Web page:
Sanad feels sorry for his four children and wonders what their future could be like since they were born stateless. They will not be able to pursue education, to elect or to travel abroad.
Sanad Muhammad was born in Al-Qamishli in 1980. He is married with four children, and working as a salesman in a local clothing shop. Muhammad’s family was divided as a result of the special census conducted in 1962, some becoming maktumeen, and others, citizens. Sanad spoke to STJ field researcher who interviewed him in March 2018:
My father became a maktum while my mother became a citizen as a result of the special census. Following the issuance of Decree No 49 on naturalization of ajanib, we made several attempts to resolve our legal status, but to no avail. I’m married to my cousin, she is a citizen while my children are all maktumeen. I have suffered a lot, I have not completed my studies since I knew that it would be pointless. We, maktumeen, are not permitted to register any property under our names, even the landline phone, or to practice the professions we aim at. We are just allowed to work as blacksmith, carpenter or porter. I feel sorry for my children because they will suffer the same fate as me."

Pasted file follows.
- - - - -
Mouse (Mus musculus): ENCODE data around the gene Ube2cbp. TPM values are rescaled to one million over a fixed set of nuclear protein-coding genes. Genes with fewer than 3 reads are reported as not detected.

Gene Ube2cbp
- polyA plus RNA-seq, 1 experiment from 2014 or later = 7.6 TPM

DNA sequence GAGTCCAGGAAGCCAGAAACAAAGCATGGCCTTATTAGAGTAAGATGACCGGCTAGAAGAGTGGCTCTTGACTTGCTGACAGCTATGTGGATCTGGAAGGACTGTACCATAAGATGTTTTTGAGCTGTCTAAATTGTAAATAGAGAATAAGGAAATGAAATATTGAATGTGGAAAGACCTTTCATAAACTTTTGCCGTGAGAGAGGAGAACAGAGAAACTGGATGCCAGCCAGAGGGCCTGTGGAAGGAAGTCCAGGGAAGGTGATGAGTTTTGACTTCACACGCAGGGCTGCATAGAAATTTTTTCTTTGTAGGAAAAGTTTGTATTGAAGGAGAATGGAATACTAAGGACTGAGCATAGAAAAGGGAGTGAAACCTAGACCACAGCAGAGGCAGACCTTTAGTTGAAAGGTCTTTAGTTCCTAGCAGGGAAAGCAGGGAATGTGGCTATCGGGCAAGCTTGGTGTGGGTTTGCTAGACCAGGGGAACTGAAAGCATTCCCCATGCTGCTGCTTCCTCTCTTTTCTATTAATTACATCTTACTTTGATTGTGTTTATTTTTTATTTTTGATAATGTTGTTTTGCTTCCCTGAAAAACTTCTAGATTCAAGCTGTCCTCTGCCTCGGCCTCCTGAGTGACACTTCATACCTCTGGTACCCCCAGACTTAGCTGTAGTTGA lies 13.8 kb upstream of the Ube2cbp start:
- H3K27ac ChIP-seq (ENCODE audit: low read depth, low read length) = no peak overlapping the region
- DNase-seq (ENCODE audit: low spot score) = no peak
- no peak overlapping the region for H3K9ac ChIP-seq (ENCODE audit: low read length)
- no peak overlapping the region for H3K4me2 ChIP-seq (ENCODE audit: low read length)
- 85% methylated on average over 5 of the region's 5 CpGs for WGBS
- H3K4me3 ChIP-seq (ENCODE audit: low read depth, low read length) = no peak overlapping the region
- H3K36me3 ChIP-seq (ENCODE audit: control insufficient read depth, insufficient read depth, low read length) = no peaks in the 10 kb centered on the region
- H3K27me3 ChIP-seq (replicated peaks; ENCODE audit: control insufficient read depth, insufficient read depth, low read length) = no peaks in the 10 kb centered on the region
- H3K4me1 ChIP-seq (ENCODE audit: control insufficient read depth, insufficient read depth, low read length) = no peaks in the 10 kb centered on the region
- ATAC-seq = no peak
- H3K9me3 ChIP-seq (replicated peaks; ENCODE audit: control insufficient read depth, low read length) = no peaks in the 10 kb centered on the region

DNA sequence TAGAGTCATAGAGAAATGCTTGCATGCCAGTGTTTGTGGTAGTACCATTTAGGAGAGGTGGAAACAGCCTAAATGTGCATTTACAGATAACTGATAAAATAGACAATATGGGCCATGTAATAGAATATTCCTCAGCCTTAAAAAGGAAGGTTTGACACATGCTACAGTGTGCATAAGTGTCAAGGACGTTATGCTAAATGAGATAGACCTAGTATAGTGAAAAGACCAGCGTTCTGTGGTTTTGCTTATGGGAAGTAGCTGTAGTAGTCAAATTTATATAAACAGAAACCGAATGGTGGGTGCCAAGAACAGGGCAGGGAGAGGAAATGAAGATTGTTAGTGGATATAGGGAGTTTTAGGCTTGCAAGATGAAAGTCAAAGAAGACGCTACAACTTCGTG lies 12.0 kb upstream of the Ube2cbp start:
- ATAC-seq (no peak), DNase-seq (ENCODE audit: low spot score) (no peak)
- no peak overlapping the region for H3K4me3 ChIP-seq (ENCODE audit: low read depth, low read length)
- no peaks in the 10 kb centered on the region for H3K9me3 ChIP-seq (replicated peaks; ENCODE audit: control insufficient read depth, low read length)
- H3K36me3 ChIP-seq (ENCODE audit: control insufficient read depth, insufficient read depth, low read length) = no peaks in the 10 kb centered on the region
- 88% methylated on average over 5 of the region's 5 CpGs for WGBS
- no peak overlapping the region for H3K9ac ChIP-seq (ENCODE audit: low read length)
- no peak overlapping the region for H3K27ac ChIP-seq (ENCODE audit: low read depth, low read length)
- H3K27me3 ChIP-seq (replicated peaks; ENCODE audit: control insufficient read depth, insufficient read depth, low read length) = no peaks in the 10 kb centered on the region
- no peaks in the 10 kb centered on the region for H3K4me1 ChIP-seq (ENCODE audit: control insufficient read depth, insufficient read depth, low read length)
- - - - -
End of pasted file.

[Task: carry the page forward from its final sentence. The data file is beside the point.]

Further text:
Sanad made numerous attempts to obtain Syrian nationality, and he notes that he has suffered a lot through that, where the Civil Status employees used to cancel some of his papers, and request the amendment of others:
“Each time they asked me to obtain a new document. One time they told me that most of my papers were canceled, so I came back and applied again. It costs me a lot of time, effort and money, to request them, and since then I have been following up the matter but to no avail. So many ajanib managed to get nationality, while we remained maktumeen.”